In March 2016, Keyes was hired by Netanyahu as his foreign media adviser, with an eye toward improving the Prime Minister’s social media outreach, which has indeed exploded. As The Jerusalem Post reported last year, “A senior official close to Netanyahu actively recruited him for the highly sought-after position.”
Shortly after his hiring was announced, Keyes was the subject of a sexual assault allegation from a quickly-erased Facebook post written by a woman who this month revealed herself to be New York state senate candidate Julia Salazar. The Times of Israel and other publications reported on the allegation at the time without naming her without her permission, as is standard practice for reports about sexual assault. Keyes denied the claim at the time, and a Jerusalem Post report noted that in order to get final approval for his job working for Netanyahu, Keyes passed a background check and a polygraph test that asked whether he had been involved in any criminal or sexual offenses.
Later that year, though, after an Israeli reporter began asking questions about Keyes’s history, Stephens called Dermer and warned him that Keyes posed a threat to female coworkers, according to the Times. Dermer, a longtime former aide to Netanyahu, admitted on Friday that he had received the warning but did not pass it on to the prime minister.
“If Stephens or anyone else had given the ambassador information about sexual assault or any other criminal act committed against women by anybody in the Prime Minister’s Office, whether they occurred before the person entered the position or after, he would have immediately informed the Prime Minister’s Office,” his office said in a statement.
An opposition member of the Knesset, Israel’s parliament, argued two days later that Dermer was in fact legally obligated to pass along the report because of Israel’s laws against sexual harassment, which is a criminal offense there.
“Bibi must return Ron Dermer to Israel immediately,” wrote Karin Elharar of the centrist Yesh Atid party. “The message to Dermer and those like him should be clear: You were silent, now you pay the price.”
Israel’s Civil Service Commission is now investigating the actions of Keyes and Dermer, but it says that it has no jurisdiction over Keyes’s actions before taking the government job. While all of the original accusations against Keyes were alleged to have taken place before he joined the Prime Minister’s Office, a follow-up report in the Times of Israel featured the story of a woman who claimed Keyes made an “aggressive, sexual” move towards her while he was in Netanyahu’s employ.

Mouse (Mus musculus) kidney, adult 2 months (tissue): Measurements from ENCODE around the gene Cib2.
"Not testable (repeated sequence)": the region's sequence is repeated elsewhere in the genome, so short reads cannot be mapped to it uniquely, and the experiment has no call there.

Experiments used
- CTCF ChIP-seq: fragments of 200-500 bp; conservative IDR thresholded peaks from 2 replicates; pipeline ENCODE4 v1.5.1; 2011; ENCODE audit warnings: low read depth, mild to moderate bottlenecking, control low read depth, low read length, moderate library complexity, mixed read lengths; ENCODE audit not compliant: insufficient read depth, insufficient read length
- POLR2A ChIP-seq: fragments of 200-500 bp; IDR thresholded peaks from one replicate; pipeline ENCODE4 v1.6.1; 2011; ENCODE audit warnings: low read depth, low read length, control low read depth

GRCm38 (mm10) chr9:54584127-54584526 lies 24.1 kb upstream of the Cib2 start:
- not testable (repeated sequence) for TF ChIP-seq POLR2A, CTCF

Reporters at multiple outlets had been pursuing stories about the allegations against Keyes, but could not publish their reports because none of his alleged victims felt comfortable going public. Salazar only spoke out after she was informed that the Daily Caller, a conservative news outlet, was going to run a story about her allegation. Salazar, who during her campaign was accused of serially misrepresenting her past, was the subject of an unprecedented opposition research effort where reporters from numerous outlets were provided with embarrassing information about her. The story about her claim of sexual assault was leaked to at least one other outlet that declined to pursue it before the Daily Caller bit — leading to Salazar revealing herself publicly, spurring others to come forward too.
It’s unclear whether the extent of Keyes’s inappropriate treatment of women was known to the politicians and organizations that enabled his swift professional ascent. What is clear, though, is that the leadership of the world that Keyes flourished in for so long remains overwhelmingly male.
According to the Forward’s 2017 Salary Survey, the top 28 highest-earning CEOs of Jewish not-for-profits — a rough proxy of their organizations’ budgets and therefore influence — are all male.
And of the 19 people listed as top staffers on the Prime Minister’s Office website, 17 are men — including David Keyes, who is still listed as Netanyahu’s adviser.